A Data Warehouse, like Amazon Redshift, incurs higher storage costs compared to Amazon S3. Redshift is a columnar storage-based data warehouse optimized for querying structured data efficiently. However, the cost per query in a Data Warehouse is typically lower compared to a Data Lake, especially for structured data queries that align with the optimized architecture of a Data Warehouse.

6. Adaptability

Data Lake vs. Data Warehouse - Adaptability

Data Lake – Adaptability

A Data Lake excels in adaptability and versatility. It allows you to store and process different data types, including structured, semi-structured, and unstructured data, without the need for predefining a schema. This flexibility makes a Data Lake well-suited for scenarios where data types evolve rapidly or where the schema is not fixed. It is also an ideal choice when incorporating data science processes and exploring new data sources.

Data Warehouse – Adaptability

While a Data Warehouse can handle structured data effectively, it is less adaptable to unstructured or rapidly changing data types. Data Warehouse architectures typically rely on predefined schemas to structure and organize data. As a result, accommodating new data types or modifying existing schemas may require more effort and planning.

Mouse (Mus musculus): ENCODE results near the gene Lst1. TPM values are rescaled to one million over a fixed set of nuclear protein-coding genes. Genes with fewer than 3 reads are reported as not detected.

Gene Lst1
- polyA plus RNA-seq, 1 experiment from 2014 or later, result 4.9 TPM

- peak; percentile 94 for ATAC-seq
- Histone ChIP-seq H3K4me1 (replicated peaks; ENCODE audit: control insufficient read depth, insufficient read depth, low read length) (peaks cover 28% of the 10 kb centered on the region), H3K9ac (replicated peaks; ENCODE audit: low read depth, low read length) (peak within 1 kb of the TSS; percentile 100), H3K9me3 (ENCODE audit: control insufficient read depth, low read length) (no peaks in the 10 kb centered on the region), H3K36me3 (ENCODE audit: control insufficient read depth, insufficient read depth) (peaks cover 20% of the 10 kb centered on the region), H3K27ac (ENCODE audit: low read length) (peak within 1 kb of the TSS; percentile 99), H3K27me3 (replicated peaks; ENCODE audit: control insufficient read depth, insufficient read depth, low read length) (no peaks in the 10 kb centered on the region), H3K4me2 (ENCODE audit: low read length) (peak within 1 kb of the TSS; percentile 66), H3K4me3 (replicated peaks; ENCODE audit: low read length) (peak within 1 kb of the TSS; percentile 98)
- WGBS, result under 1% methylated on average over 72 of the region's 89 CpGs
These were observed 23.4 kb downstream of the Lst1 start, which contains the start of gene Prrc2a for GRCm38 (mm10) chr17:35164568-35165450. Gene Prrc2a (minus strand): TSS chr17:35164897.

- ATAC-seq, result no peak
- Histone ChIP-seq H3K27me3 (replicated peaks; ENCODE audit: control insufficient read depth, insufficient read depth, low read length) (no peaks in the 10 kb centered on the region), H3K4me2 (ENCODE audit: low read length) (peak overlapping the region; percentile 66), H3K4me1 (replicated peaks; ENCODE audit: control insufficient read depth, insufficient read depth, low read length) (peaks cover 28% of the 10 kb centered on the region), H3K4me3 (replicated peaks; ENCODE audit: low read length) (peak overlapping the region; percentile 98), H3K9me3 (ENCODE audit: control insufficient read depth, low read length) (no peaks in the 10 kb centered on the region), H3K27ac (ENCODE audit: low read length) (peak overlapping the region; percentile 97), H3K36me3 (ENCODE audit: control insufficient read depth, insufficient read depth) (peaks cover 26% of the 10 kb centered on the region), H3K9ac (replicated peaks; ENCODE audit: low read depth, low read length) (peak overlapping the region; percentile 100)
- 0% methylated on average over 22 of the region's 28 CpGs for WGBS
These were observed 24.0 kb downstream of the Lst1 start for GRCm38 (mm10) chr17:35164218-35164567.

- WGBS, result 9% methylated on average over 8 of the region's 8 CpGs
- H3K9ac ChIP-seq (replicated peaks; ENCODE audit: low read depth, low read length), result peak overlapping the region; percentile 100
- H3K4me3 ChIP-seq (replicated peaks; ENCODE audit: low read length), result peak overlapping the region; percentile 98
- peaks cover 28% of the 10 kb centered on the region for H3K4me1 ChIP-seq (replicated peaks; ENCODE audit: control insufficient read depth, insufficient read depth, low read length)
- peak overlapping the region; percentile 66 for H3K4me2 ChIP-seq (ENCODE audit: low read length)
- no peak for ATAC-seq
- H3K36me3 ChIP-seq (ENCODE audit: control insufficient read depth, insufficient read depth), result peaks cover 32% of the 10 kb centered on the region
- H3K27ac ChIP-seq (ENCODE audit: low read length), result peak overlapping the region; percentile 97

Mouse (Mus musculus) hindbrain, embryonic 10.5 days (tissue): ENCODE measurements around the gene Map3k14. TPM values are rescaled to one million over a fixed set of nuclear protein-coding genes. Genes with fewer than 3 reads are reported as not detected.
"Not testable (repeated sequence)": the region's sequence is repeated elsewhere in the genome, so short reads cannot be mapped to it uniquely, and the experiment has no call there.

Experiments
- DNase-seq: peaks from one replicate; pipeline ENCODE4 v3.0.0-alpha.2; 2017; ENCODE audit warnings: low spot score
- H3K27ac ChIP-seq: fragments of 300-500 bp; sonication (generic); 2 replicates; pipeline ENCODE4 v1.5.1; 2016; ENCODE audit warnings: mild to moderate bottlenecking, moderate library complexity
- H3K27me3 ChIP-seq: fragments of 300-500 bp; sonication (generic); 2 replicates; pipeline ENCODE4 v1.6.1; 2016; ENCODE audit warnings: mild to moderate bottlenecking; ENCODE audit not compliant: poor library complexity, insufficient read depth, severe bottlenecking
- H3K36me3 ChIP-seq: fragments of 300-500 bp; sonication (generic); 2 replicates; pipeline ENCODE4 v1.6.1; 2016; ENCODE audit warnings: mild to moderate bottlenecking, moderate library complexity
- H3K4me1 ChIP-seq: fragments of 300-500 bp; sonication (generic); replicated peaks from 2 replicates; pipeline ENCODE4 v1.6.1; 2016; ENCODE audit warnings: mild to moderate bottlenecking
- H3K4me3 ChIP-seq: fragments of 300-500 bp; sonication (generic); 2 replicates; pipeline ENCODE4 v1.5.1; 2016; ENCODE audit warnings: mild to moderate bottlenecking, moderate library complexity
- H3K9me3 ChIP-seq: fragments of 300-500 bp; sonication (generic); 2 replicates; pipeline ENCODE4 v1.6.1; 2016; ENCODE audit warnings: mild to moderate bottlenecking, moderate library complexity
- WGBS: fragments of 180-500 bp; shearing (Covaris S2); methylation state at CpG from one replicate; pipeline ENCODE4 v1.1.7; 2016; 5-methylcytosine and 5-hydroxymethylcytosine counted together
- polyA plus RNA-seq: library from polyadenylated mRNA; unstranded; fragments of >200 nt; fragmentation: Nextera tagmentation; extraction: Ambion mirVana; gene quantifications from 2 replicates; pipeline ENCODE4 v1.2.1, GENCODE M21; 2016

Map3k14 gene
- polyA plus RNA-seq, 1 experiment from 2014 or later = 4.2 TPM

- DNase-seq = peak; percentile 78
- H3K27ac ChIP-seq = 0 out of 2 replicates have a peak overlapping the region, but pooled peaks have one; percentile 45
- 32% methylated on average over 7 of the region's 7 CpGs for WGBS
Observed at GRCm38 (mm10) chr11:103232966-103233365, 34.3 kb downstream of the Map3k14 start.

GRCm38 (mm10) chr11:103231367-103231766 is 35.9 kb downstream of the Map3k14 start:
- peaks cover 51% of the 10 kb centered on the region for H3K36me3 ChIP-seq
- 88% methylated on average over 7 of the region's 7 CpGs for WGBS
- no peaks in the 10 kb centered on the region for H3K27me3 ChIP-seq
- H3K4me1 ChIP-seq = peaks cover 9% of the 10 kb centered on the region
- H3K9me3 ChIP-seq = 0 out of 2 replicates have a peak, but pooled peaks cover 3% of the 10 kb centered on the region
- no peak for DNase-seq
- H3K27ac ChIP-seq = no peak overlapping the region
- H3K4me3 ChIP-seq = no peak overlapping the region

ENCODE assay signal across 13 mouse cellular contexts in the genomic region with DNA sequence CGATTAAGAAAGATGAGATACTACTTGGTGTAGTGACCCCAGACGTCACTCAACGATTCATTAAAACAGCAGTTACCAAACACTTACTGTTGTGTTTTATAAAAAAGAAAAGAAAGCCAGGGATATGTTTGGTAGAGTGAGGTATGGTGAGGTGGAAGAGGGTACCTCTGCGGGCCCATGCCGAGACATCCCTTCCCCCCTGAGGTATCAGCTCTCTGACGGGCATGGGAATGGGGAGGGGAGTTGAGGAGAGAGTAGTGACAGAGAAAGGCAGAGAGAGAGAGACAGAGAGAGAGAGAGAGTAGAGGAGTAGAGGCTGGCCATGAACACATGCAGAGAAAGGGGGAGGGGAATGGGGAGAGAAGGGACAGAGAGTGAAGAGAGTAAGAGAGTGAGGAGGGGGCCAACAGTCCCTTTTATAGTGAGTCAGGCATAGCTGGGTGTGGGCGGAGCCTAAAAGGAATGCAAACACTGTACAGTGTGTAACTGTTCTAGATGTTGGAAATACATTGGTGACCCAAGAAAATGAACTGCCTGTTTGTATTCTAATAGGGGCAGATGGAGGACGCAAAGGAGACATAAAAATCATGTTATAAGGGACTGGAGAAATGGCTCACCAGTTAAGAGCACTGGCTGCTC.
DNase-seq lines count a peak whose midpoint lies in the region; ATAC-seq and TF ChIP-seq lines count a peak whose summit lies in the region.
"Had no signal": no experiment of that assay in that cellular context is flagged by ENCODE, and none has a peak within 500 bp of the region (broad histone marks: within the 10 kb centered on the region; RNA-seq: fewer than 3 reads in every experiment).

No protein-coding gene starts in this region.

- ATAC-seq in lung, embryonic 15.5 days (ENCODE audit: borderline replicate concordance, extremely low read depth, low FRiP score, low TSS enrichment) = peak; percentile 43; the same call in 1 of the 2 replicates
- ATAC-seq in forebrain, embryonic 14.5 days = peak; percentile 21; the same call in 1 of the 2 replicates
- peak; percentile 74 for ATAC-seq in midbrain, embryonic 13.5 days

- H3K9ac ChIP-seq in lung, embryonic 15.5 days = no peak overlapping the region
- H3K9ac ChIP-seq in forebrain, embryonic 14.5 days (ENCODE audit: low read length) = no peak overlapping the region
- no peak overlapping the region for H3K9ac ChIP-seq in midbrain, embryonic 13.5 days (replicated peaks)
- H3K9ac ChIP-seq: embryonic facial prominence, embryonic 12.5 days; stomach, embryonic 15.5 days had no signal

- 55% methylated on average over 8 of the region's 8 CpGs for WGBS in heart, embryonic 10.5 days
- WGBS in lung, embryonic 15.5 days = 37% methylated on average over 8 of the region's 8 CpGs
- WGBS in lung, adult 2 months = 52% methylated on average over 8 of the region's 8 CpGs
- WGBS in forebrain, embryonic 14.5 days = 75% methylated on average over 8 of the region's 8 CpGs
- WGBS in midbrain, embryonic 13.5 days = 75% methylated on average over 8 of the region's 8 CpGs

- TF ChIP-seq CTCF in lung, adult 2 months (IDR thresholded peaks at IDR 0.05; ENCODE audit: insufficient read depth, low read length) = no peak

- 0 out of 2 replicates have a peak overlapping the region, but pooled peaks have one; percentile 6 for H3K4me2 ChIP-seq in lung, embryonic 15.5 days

7. Performance

Data Lake vs. Data Warehouse - Performance

Data Lake – Performance

Due to its scalable architecture, a Data Lake can handle large volumes of data efficiently. However, when it comes to structured data queries, a Data Lake might not perform as optimally as a Data Warehouse. Due to the nature of a Data Lake, which involves exploring and processing raw data, querying structured data may require additional processing steps. This could result in slightly slower performance compared to a Data Warehouse optimized for structured data.

Data Warehouse – Performance

A Data Warehouse, such as Amazon Redshift, is designed to provide high performance for querying structured data. It leverages columnar storage and parallel query execution to deliver fast results for complex queries. However, when dealing with unstructured data or performing raw data exploration, a Data Warehouse might not deliver the same level of efficiency as a Data Lake.